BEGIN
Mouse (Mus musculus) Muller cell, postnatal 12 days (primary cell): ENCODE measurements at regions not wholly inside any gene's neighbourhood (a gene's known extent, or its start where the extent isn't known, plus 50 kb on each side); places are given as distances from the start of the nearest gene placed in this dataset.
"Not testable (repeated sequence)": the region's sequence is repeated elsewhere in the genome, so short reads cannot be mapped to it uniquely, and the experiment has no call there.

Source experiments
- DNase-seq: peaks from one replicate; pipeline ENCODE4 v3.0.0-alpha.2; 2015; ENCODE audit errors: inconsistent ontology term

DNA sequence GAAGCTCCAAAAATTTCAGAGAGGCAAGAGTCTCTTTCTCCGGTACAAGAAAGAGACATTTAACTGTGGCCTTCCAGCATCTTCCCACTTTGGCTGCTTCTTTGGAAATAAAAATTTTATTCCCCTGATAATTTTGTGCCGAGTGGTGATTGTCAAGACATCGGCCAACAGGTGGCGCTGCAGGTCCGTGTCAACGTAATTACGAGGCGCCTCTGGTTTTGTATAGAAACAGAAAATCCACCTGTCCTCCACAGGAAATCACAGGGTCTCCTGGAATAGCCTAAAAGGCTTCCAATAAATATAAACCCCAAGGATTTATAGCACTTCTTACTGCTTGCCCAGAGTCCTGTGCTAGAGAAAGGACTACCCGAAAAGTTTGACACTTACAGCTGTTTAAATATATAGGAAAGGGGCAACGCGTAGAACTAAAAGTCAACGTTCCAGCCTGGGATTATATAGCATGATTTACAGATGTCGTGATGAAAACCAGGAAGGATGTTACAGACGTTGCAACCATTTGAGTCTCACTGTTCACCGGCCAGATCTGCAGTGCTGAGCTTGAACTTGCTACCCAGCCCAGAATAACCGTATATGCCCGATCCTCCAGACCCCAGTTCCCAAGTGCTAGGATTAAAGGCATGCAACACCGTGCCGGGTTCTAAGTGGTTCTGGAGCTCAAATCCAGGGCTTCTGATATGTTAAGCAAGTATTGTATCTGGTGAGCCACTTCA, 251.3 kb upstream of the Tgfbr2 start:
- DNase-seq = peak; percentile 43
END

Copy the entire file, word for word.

Mouse (Mus musculus) Muller cell, postnatal 12 days (primary cell): ENCODE measurements at regions not wholly inside any gene's neighbourhood (a gene's known extent, or its start where the extent isn't known, plus 50 kb on each side); places are given as distances from the start of the nearest gene placed in this dataset.
"Not testable (repeated sequence)": the region's sequence is repeated elsewhere in the genome, so short reads cannot be mapped to it uniquely, and the experiment has no call there.

Source experiments
- DNase-seq: peaks from one replicate; pipeline ENCODE4 v3.0.0-alpha.2; 2015; ENCODE audit errors: inconsistent ontology term

DNA sequence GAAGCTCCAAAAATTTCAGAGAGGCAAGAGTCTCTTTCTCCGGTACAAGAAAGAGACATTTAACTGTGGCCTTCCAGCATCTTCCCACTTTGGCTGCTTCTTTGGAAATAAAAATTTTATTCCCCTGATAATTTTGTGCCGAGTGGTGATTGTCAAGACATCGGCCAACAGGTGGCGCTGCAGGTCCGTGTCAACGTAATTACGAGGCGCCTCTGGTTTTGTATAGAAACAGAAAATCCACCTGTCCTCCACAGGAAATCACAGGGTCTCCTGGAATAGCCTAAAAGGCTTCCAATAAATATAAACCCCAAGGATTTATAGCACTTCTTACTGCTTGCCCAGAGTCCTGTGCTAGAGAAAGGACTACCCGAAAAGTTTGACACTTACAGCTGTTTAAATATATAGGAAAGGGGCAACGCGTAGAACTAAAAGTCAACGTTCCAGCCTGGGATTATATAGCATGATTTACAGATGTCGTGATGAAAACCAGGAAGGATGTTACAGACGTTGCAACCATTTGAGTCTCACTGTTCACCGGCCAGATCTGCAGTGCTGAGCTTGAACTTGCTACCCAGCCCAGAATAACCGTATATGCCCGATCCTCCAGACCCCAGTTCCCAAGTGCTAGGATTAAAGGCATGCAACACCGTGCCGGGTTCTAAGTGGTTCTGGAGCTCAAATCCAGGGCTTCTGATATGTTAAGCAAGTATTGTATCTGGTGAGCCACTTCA, 251.3 kb upstream of the Tgfbr2 start:
- DNase-seq = peak; percentile 43